|Sharing code that you have written||
|Forbidden in any format, including through public code forges like GitLab or GitHub.|
When working on a lab, we encourage discussion of high-level strategies with staff members or other current students, including working out example executions together on whiteboards, but these discussions must not involve step-by-step, algorithmic instructions in either written or spoken form. Literal Python code is the most obvious example of a form of communication that is not allowed between students. However, "pseudocode," which may mix explicit loops and conditionals with fuzzier bits of English (or another natural language!), is also disallowed. It gives away too much of the algorithmic formulation that we want you to figure out for yourself on each assignment. A consequence is that, within a group of students collaborating or having some help others, no one may be looking at any code (including pseudocode) they wrote for 6.101.
We will have two paper-based exams during the semester, at the times listed on the course calendar. You are not allowed to communicate with anyone but the in-person staff proctors during a exam, or even after you complete the exam, until final exam grades have been assigned (because some students will still be working on conflict offerings of the exam).
Exams are closed-book, but you are allowed one "cheat sheet" for each exam. A "cheat sheet" is an 8.5x11" sheet of paper, containing whatever handwritten or printed notes you want, front-and-back.
You are not allowed to use electronics of any kind during the exam (including, for example, calculators, computers, tablets, phones, or music players).
We fully expect that the vast majority of you will do the work in 6.101 earnestly, following the guidelines above. However, every semester, some students do violate these rules. We believe in these policies, and we take them seriously. We will run code submissions through processes (both automated and manual) to detect policy violations, and violations will have consequences.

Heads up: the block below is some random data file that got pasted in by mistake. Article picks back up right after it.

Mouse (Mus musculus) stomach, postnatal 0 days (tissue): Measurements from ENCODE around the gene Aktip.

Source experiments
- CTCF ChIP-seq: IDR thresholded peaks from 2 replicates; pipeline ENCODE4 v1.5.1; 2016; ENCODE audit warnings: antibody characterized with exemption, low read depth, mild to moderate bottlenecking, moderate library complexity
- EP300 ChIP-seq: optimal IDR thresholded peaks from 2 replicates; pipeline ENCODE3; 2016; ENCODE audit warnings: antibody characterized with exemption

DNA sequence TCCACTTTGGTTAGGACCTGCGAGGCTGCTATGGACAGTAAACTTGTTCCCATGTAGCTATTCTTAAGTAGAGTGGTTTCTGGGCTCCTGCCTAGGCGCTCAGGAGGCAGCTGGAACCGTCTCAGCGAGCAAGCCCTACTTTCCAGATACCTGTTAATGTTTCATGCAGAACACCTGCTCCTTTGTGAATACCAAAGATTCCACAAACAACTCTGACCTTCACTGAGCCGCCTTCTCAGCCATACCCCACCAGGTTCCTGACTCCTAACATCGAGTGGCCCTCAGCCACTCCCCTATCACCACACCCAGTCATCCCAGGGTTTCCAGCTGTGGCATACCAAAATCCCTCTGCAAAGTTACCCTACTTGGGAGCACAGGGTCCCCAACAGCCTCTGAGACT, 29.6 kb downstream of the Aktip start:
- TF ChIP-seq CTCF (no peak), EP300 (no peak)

A violation typically leads to a grade of zero on the assignment in question, and most cases it will also result in us filing a "letter to file" with the Office of Student Conduct and Community Standards (OSCCS). At the discretion of the staff, more severe actions may also be taken (for example, a reduction of your overall 6.101 grade, filing a complaint with the Committee on Discipline, or other actions). More information about these various actions can be found in the OSCCS's resources on academic misconduct.
In addition, keep in mind that when work on an assignment is copied, both the provider and the consumer of copied materials are violating the policies described above.
If you are ever in doubt about what is acceptable, please ask! We put these policies in place with your success as our ultimate goal, and we want to help you find ways of working in 6.101 that maximize your learning and growth!